The EASC met again on 21 July to consider 3,688 individual appeals to register in the Brcko municipality and to consider allegations of irregularities during the re-registration period in the Brcko municipality:
Of the 3,688 individual appeals that the EASC adjudicated:
- 181 were allowed to register in the Brcko municipality;
- 3,270 were denied registration in Brcko because those appellants did not have valid documentation that was issued on or before 31 July 1996. The EASC held that the 3,270 appellants whose appeals to register in Brcko were denied would be registered to vote in the municipality where they resided in 1991.
- The remaining 237 appeals raised questions of citizenship and were referred to the Citizenship Verification Sub-Commission for determination.
It was found that the SDS, local police and municipal authorities had actively participated in the creation and dissemination of invalid documentation needed by DPs to register in the municipality of Brcko. The Brcko Red Cross Center, run by the local authorities, was also found to be conditioning humanitarian assistance upon proof of registration. At least two announcements in the local media suggested that residents who did not register were “traitors” and would suffer unspecified negative repercussions. One such announcement was made by the President of the Local Election Commission. The SDS, as the ruling party in Brcko, was found to be responsible for the irregularities that had occurred and as a consequence the first, second and third candidates were struck off the SDS party list in Brcko. The LEC President was also fined one month’s salary for his statement on 22 June 1997 on SRT TV.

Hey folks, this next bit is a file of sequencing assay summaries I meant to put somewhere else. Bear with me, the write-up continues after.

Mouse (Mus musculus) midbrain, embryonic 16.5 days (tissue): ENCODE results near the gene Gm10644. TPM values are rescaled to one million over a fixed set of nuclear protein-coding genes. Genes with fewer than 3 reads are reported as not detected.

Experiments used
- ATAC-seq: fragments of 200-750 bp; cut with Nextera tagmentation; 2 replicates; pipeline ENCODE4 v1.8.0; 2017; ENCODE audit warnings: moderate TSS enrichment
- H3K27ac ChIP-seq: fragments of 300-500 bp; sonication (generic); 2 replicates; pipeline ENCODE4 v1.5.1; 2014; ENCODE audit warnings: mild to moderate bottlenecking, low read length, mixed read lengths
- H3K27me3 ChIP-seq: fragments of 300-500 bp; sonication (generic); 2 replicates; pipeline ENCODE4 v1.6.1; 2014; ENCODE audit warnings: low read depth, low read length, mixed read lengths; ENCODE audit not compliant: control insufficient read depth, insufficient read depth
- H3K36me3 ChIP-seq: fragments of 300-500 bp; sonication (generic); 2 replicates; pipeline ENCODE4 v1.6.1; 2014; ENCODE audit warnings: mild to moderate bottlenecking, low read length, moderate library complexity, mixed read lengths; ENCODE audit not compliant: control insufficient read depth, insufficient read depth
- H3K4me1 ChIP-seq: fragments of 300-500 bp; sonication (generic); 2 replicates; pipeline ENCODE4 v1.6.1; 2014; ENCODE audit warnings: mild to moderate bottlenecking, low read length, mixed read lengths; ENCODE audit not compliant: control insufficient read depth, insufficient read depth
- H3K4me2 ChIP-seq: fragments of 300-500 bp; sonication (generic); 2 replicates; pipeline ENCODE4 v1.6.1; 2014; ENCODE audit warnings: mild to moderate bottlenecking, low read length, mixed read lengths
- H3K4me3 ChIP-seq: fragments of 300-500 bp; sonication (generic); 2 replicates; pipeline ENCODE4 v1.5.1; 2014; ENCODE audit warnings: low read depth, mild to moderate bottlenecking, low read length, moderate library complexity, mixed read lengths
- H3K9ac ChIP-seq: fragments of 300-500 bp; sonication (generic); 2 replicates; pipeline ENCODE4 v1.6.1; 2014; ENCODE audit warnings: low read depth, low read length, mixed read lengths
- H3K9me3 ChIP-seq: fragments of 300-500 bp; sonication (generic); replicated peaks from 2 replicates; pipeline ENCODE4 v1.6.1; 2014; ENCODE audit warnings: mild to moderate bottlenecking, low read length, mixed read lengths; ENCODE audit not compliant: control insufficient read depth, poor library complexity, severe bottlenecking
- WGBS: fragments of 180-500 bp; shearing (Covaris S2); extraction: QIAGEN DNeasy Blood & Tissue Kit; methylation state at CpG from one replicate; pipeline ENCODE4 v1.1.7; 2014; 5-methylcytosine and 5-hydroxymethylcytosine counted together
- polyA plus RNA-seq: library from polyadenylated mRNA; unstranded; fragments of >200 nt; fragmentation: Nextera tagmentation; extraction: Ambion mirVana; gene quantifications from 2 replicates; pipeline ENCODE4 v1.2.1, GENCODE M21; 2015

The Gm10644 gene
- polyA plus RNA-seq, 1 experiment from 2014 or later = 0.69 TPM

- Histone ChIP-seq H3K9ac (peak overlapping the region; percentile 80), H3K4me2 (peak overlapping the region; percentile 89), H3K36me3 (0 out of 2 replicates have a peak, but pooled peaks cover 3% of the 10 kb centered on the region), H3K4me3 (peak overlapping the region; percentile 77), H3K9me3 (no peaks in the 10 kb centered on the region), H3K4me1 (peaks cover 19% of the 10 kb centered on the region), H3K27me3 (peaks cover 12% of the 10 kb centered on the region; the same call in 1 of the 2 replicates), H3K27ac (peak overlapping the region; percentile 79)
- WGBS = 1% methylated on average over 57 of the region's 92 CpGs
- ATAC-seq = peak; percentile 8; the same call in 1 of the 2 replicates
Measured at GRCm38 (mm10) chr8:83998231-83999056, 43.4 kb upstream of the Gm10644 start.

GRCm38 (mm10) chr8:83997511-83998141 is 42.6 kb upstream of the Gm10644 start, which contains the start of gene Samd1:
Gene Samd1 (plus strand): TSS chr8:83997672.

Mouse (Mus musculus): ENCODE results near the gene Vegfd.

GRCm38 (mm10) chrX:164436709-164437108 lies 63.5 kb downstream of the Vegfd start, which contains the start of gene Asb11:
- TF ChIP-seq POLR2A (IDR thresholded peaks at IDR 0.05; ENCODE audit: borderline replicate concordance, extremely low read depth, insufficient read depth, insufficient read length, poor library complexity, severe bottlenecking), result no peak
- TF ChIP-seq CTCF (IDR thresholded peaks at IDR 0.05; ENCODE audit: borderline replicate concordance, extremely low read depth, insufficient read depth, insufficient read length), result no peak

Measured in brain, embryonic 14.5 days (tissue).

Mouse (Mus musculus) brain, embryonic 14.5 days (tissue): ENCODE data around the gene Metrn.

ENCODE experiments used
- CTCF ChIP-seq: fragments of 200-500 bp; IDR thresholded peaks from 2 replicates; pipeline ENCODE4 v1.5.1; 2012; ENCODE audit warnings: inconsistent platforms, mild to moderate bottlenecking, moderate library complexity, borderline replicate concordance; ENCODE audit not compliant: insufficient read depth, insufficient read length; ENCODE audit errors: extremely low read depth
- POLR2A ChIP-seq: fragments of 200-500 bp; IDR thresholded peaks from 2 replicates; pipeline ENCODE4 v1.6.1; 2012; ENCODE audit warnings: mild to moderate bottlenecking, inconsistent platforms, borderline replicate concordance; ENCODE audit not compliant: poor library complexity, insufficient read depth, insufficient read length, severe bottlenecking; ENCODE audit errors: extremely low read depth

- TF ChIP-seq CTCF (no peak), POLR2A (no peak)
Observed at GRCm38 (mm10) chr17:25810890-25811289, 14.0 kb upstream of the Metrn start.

On 21 July OSCE announced the beginning of the Claims period. In the next two weeks 150 Claims Centres will be open 7 days a week, with hours set by the Local Election Commissions. According to the PEC Rules and Regulations, the purpose of this period is to enable voters who signed up during the registration period to verify the accuracy of the preliminary voter’s register.